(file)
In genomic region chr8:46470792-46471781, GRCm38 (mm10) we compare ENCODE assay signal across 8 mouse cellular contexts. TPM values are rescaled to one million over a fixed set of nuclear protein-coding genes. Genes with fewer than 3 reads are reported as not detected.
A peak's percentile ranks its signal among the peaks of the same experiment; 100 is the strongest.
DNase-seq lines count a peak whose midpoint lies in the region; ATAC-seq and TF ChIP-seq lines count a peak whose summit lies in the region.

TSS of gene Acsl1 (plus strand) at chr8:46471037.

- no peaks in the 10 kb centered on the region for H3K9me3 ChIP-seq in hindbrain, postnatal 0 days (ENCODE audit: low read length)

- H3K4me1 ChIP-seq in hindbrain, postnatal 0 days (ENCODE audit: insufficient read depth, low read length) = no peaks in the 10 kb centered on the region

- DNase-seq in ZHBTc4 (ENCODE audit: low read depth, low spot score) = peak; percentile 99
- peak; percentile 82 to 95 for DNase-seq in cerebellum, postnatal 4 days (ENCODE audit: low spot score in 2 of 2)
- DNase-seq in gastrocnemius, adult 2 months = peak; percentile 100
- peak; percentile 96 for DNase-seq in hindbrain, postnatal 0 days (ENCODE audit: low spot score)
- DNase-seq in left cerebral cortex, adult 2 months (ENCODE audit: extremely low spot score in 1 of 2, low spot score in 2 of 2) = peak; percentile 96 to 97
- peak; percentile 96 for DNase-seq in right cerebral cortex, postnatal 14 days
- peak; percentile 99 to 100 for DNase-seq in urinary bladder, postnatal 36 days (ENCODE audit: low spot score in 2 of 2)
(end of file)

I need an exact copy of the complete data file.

In genomic region chr8:46470792-46471781, GRCm38 (mm10) we compare ENCODE assay signal across 8 mouse cellular contexts. TPM values are rescaled to one million over a fixed set of nuclear protein-coding genes. Genes with fewer than 3 reads are reported as not detected.
A peak's percentile ranks its signal among the peaks of the same experiment; 100 is the strongest.
DNase-seq lines count a peak whose midpoint lies in the region; ATAC-seq and TF ChIP-seq lines count a peak whose summit lies in the region.

TSS of gene Acsl1 (plus strand) at chr8:46471037.

- no peaks in the 10 kb centered on the region for H3K9me3 ChIP-seq in hindbrain, postnatal 0 days (ENCODE audit: low read length)

- H3K4me1 ChIP-seq in hindbrain, postnatal 0 days (ENCODE audit: insufficient read depth, low read length) = no peaks in the 10 kb centered on the region

- DNase-seq in ZHBTc4 (ENCODE audit: low read depth, low spot score) = peak; percentile 99
- peak; percentile 82 to 95 for DNase-seq in cerebellum, postnatal 4 days (ENCODE audit: low spot score in 2 of 2)
- DNase-seq in gastrocnemius, adult 2 months = peak; percentile 100
- peak; percentile 96 for DNase-seq in hindbrain, postnatal 0 days (ENCODE audit: low spot score)
- DNase-seq in left cerebral cortex, adult 2 months (ENCODE audit: extremely low spot score in 1 of 2, low spot score in 2 of 2) = peak; percentile 96 to 97
- peak; percentile 96 for DNase-seq in right cerebral cortex, postnatal 14 days
- peak; percentile 99 to 100 for DNase-seq in urinary bladder, postnatal 36 days (ENCODE audit: low spot score in 2 of 2)